Führer Headquarters

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Map showing the locations of the Führer Headquarters throughout Europe

The Führer Headquarters (Führerhauptquartiere in German), abbreviated FHQ, is a common name for a number of official headquarters used by the Nazi leader Adolf Hitler and various German commanders and officials throughout Europe during World War II.[1] Perhaps the most widely known headquarters was the Führerbunker in Berlin, Germany, where Hitler committed suicide on 30 April 1945. Other notable headquarters are the Wolfsschanze (Wolf's Lair) in East Prussia, where Claus von Stauffenberg in league with other conspirators attempted to assassinate Hitler on 20 July 1944, and Hitler's private home, the Berghof, at Obersalzberg near Berchtesgaden, where he frequently met with prominent foreign and domestic officials.

Introduction[edit]

The Kehlsteinhaus ("Eagle's Nest") (top), and the tunnel leading to it. It was associated with the Berghof which became part of the Obersalzberg military complex near Berchtesgaden. Photographed in 1945, Berchtesgaden, Germany.
The location of the Führerbunker and Vorbunker in Berlin, 1945

At the beginning of World War II there were no permanent headquarters constructed for the German supreme leader, the Führer. Hitler visited the frontlines by using either aeroplane or his special train, the Führersonderzug; thus, the Führersonderzug can be considered as the first of his field headquarters. The first permanent installation which became a Führer Headquarters was the Felsennest, which was used by Hitler during the Battle of France in May, 1940. Hitler actually spent very little time in Berlin during the war, and the most frequently used of his dwellings were without comparison the Berghof and the Wolfsschanze, spending more than 800 days at the latter.

The Führer Headquarters were especially designed to work as command facilities for the Führer, which meant all necessary demands were taken into consideration; communications, conference rooms, safety measures, bunkers, guard facilities etc. were prepared accordingly. Even Berghof and the Obersalzberg complex were modified and extended with considerable defense facilities (bunkers, guard posts etc.). The Wehrmachtbericht, a daily report on the situation at the front, was also broadcast from the Führer Headquarters.

The Führer Headquarters cannot be considered as strict military headquarters; the Wehrmacht had their own, distinctly located in other places, yet often in the vicinity of the FHQs. Nevertheless, since Hitler very frequently intervened in the military command structure, the FHQs more than often became de facto military headquarters. In reality, the Führer Headquarters consisted of Adolf Hitler and his entourage, including the Oberkommando der Wehrmacht (OKW) (directly controlled by Hitler), liaison officers and adjutants.

Notes on the term[edit]

Every place Hitler ever stayed at cannot be considered as Führer Headquarters, and he did not stay at every official FHQ. Furthermore, some sources may not refer to the Berghof and the Führerbunker strictly as official German Führerhauptquartiere at that time in history, but both of them became de facto Führer Headquarters; thus, they are historically often referred to as such. The Berghof was modified in much the same way as other FHQs,[2] and Hitler had daily conferences on military matters here at the latter part of the war.[2] The "Eagle's Nest", i.e. the Kehlsteinhaus, was rarely used and may not be considered a FHQ as such alone; however it was associated with the Berghof and part of the Obersalzberg military complex.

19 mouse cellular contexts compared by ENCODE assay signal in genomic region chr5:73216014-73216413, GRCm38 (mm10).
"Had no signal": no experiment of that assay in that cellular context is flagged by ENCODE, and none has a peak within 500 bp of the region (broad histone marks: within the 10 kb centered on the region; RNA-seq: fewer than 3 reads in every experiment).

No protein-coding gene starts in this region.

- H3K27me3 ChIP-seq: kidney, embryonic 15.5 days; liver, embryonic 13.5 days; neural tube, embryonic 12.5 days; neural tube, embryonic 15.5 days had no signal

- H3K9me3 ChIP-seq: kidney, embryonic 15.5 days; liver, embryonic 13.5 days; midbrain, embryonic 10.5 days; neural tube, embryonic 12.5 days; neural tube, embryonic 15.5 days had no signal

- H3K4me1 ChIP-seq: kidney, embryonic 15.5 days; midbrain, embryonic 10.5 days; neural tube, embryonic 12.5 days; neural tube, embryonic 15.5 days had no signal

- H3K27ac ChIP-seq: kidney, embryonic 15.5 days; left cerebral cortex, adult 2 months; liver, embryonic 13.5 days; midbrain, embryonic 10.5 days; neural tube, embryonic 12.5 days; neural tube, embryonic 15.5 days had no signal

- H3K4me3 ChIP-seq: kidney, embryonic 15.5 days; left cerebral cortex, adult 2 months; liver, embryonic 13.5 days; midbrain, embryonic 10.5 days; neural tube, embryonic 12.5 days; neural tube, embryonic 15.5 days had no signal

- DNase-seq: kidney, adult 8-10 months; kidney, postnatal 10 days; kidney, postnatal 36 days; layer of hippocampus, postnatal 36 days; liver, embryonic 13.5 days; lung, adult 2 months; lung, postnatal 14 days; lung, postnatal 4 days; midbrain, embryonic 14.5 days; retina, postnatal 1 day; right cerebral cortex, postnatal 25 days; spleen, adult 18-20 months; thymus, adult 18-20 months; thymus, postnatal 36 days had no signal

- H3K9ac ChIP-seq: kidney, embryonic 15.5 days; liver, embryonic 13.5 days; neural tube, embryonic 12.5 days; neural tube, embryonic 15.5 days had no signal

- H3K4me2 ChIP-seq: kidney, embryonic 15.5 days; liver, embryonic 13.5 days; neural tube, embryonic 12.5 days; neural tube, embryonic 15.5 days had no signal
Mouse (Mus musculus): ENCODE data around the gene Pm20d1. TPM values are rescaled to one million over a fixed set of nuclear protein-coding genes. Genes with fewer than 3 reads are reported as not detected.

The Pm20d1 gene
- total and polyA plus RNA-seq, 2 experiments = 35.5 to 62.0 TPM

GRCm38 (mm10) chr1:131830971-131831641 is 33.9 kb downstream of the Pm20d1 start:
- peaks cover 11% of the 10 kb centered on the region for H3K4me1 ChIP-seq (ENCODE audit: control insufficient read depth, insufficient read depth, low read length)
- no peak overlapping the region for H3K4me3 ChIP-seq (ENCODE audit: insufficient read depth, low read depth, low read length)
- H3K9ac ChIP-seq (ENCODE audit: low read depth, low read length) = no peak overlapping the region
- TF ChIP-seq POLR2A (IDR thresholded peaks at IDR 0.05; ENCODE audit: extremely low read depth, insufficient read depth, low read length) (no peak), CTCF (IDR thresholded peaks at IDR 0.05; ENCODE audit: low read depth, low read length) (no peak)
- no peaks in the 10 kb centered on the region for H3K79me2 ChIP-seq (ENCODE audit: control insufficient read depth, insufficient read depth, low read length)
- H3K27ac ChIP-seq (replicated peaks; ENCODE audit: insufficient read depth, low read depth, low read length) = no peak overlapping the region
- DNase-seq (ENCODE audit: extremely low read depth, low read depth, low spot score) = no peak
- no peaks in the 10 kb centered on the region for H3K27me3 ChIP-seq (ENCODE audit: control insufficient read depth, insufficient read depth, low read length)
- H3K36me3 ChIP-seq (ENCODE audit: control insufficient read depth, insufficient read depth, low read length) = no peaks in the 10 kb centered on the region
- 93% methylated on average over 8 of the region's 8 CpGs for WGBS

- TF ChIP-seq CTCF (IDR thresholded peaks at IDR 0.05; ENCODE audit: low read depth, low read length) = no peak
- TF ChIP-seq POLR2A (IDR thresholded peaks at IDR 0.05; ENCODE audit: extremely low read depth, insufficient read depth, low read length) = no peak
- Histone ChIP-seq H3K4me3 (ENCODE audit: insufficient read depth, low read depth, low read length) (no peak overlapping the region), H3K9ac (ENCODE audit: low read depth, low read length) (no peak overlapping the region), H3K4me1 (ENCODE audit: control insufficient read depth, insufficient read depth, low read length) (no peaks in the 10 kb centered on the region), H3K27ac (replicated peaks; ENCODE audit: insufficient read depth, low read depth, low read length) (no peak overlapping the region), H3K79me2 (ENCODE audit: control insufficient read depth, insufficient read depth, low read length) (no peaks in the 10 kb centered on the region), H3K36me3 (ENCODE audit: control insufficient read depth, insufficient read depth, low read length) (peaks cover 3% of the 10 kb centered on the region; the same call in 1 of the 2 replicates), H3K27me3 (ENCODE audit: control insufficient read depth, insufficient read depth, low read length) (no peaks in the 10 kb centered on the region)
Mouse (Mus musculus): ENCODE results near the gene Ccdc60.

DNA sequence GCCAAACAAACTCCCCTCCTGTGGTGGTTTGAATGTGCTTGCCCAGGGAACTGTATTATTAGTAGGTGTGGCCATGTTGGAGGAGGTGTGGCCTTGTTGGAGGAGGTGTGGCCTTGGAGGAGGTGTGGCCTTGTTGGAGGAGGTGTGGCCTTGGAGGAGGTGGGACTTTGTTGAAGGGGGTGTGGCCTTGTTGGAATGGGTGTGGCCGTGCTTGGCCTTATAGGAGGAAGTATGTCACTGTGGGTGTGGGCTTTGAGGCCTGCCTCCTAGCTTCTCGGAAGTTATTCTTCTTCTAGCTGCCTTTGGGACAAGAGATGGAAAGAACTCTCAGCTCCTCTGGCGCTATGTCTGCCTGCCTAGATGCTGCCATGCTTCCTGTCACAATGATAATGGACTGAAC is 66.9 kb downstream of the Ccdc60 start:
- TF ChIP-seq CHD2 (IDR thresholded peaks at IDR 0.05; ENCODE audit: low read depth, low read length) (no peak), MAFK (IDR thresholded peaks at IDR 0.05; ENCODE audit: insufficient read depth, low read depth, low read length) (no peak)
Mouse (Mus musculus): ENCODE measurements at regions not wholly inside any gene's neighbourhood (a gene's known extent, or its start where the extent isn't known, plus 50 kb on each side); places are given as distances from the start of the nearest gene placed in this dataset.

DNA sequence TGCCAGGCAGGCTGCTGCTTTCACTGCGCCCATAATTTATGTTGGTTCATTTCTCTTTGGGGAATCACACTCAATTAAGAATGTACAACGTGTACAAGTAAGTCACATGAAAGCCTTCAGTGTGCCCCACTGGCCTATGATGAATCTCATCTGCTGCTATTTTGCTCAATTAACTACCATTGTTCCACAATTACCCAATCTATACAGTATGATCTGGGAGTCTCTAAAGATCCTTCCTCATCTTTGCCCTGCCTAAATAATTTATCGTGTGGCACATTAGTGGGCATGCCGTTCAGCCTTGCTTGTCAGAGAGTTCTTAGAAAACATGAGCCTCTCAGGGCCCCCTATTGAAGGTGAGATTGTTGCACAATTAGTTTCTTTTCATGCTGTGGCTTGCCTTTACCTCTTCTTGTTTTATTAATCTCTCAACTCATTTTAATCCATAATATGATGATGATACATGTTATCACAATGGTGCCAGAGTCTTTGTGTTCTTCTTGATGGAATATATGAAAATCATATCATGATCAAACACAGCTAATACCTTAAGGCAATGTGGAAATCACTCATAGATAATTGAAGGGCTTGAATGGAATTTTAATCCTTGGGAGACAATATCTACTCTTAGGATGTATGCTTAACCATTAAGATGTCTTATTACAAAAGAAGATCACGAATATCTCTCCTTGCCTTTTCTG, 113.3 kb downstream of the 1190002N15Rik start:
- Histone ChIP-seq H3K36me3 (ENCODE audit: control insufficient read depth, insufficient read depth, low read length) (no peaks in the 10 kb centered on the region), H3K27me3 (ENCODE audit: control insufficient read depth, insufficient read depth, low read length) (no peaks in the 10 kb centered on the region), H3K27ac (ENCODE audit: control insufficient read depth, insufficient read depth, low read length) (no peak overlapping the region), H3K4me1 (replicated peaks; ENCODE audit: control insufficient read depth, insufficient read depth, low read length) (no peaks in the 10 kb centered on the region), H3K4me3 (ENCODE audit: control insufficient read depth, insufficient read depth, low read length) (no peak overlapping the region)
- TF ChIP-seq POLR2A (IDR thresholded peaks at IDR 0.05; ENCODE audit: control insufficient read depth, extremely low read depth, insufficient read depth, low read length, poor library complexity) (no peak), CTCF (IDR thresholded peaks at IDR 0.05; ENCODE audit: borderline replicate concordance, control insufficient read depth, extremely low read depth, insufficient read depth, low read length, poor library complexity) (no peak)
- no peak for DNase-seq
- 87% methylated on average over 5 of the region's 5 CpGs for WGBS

The Führerbunker was located about 8.2 metres (26.9 feet) beneath the garden of the old Reich Chancellery building (at Wilhelmstraße 77), about 120 metres (131 yards) north of Hitler's new Reich Chancellery building, (at Voßstraße 6) in Berlin. It became a de facto Führer Headquarters during the Battle of Berlin, and ultimately, the last one of his headquarters.[3]

Headquarters locations[edit]

There were about 14 known completed Führer Headquarters (of about 20 planned):[4]

Name Alternative designations Location Build started Completed Usage as Führer Headquarters
Adlerhorst[5] Mühle (OT)
Bauvorhaben Z
Lager K
Bauvorhaben C
Bad Nauheim, Germany 1 Sep 1939 yes yes – used by Hitler during the Ardennes offensive
Anlage Mitte[5] Askania Mitte Tomaszów Mazowiecki, Poland 1 Dec 1940 yes no – only industry
Anlage Riese[4] none Wałbrzych (Waldenburg), Poland Oct 1943 no no
Anlage Süd[5] Askania Süd Strzyżów, Poland 1 Oct 1940 yes yes, Hitler met with Mussolini here on 27–28 August 1941[5]
Berghof[4]/"Eagle's Nest" none Obersalzberg, Berchtesgaden, Germany ? yes yes – also thought by the Allies to be within a conceivable Alpenfestung "last stand" territory of the Third Reich
Bärenhöhle[6] none Smolensk, Russia 1 Oct 1941 yes no – used only by Heeresgruppe Mitte
Felsennest[7] none Rodert, Bad Münstereifel, Germany 1940 yes yes, used by Hitler during the Battle of France in May, 1940
Führerbunker[8] none Berlin, Germany 1943 yes yes, Hitler committed suicide here in 1945
Führersonderzug[1] (a special train)

"Amerika", "Brandenburg"

various (movable) 1939? yes yes
Olga[4] none 200 km north of Minsk, Belarus 1 July 1943 no no
S III[4] Wolfsturm, Olga etc. Ohrdruf, Germany Autumn 1944 (?) no no
Siegfried[4] none Pullach, Germany ? ? ?
Tannenberg[9] none Freudenstadt/Kniebis, Germany 1 Oct 1939 yes yes (27 June – 5 July 1940)
W3 none Saint-Rimay by Vendôme, France 1 May 1942 no no
Waldwiese[6] none Glan-Münchweiler, Germany 1 Oct 1939 yes no
Wasserburg[6] none Pskow (Pleskau), Russia 1 Nov 1942 yes no (assigned to Heeresgruppe Nord)
Werwolf[5] Eichenhain Vinnytsia, Ukraine 1 Nov 1941 yes yes
Wolfsschanze[10] Askania Nord, "Wolf's Lair" Kętrzyn (Rastenburg), Poland 1 Dec 1940 yes yes, site of the failed 20 July plot on Hitler's life